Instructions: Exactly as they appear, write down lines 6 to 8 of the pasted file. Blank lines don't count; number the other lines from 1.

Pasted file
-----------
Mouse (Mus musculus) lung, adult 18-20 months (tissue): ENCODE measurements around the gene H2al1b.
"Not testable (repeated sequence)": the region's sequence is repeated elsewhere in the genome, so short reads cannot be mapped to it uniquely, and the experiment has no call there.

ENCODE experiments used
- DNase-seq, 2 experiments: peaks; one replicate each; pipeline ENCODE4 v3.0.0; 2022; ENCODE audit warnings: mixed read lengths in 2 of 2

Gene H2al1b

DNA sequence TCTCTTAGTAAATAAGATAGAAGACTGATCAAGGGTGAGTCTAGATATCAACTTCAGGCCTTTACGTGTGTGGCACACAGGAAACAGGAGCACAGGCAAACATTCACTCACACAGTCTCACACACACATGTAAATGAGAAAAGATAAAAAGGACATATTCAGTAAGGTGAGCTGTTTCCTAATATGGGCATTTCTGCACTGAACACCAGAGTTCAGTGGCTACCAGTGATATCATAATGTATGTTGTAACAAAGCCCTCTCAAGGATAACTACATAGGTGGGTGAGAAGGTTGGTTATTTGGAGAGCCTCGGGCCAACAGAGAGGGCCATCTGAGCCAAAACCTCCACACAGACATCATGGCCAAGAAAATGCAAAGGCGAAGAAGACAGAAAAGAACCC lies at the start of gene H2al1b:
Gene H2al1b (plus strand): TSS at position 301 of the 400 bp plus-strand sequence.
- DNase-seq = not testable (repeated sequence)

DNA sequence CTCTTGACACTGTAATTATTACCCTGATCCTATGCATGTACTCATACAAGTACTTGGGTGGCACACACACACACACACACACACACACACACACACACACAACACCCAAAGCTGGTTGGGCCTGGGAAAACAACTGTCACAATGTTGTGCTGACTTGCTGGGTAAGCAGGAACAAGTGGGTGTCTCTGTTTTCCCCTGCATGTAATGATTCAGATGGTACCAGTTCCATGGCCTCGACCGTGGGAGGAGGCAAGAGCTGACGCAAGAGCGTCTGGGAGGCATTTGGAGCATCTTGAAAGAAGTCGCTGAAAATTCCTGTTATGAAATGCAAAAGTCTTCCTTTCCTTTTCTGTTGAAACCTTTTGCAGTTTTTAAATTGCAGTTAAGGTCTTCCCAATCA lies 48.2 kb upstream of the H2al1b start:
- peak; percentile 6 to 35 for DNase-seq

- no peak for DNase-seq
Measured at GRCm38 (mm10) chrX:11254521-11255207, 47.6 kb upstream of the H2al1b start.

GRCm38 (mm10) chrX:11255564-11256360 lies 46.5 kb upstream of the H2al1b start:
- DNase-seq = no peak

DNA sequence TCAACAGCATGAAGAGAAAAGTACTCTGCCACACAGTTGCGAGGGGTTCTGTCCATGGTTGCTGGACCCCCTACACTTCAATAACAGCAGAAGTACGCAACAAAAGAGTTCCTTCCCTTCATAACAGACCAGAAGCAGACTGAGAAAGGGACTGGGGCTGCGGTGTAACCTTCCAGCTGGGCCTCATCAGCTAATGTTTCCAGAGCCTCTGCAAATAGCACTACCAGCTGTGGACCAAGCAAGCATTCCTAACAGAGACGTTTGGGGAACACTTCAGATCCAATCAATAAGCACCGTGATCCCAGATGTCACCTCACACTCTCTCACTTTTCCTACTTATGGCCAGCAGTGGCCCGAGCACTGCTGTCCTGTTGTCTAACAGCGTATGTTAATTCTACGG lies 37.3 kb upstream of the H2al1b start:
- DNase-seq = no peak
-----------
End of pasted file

DNA sequence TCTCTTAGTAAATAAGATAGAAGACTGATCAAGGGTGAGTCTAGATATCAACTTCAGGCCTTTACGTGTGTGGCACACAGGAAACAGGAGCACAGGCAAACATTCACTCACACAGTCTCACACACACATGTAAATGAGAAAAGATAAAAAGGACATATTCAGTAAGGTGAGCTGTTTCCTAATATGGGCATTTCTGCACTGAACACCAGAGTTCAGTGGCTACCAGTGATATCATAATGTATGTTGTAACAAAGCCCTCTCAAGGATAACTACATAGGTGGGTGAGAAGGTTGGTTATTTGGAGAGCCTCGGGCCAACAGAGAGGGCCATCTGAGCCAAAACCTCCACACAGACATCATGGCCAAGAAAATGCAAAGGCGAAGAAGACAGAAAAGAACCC lies at the start of gene H2al1b:
Gene H2al1b (plus strand): TSS at position 301 of the 400 bp plus-strand sequence.
- DNase-seq = not testable (repeated sequence)